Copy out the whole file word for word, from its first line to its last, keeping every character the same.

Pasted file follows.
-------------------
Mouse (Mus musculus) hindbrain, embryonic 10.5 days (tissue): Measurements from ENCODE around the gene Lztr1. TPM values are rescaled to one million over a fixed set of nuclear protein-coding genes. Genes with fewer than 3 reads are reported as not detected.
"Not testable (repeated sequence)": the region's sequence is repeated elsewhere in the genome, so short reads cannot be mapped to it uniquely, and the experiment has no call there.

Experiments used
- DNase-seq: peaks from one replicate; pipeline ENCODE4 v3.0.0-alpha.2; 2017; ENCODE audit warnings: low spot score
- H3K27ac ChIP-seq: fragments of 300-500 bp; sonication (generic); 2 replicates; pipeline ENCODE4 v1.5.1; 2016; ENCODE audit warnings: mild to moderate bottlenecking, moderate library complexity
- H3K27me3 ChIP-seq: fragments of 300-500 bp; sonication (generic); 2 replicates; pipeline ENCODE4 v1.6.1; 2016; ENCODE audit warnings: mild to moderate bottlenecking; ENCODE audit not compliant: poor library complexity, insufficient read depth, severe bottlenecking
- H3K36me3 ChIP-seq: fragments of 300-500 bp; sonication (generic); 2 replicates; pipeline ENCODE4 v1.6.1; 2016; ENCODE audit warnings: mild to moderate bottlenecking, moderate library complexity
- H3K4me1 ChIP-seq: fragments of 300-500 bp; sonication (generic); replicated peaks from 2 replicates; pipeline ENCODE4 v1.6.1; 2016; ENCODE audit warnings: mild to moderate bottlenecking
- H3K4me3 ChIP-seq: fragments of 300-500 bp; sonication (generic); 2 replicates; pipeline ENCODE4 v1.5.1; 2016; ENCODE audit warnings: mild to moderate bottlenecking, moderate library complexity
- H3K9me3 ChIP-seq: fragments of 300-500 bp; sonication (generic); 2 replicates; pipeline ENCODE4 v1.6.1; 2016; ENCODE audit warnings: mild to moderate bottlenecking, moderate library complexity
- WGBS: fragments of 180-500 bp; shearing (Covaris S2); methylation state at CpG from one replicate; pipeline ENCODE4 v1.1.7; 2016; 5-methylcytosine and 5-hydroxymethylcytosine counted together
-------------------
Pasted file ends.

Mouse (Mus musculus) hindbrain, embryonic 10.5 days (tissue): Measurements from ENCODE around the gene Lztr1. TPM values are rescaled to one million over a fixed set of nuclear protein-coding genes. Genes with fewer than 3 reads are reported as not detected.
"Not testable (repeated sequence)": the region's sequence is repeated elsewhere in the genome, so short reads cannot be mapped to it uniquely, and the experiment has no call there.

Experiments used
- DNase-seq: peaks from one replicate; pipeline ENCODE4 v3.0.0-alpha.2; 2017; ENCODE audit warnings: low spot score
- H3K27ac ChIP-seq: fragments of 300-500 bp; sonication (generic); 2 replicates; pipeline ENCODE4 v1.5.1; 2016; ENCODE audit warnings: mild to moderate bottlenecking, moderate library complexity
- H3K27me3 ChIP-seq: fragments of 300-500 bp; sonication (generic); 2 replicates; pipeline ENCODE4 v1.6.1; 2016; ENCODE audit warnings: mild to moderate bottlenecking; ENCODE audit not compliant: poor library complexity, insufficient read depth, severe bottlenecking
- H3K36me3 ChIP-seq: fragments of 300-500 bp; sonication (generic); 2 replicates; pipeline ENCODE4 v1.6.1; 2016; ENCODE audit warnings: mild to moderate bottlenecking, moderate library complexity
- H3K4me1 ChIP-seq: fragments of 300-500 bp; sonication (generic); replicated peaks from 2 replicates; pipeline ENCODE4 v1.6.1; 2016; ENCODE audit warnings: mild to moderate bottlenecking
- H3K4me3 ChIP-seq: fragments of 300-500 bp; sonication (generic); 2 replicates; pipeline ENCODE4 v1.5.1; 2016; ENCODE audit warnings: mild to moderate bottlenecking, moderate library complexity
- H3K9me3 ChIP-seq: fragments of 300-500 bp; sonication (generic); 2 replicates; pipeline ENCODE4 v1.6.1; 2016; ENCODE audit warnings: mild to moderate bottlenecking, moderate library complexity
- WGBS: fragments of 180-500 bp; shearing (Covaris S2); methylation state at CpG from one replicate; pipeline ENCODE4 v1.1.7; 2016; 5-methylcytosine and 5-hydroxymethylcytosine counted together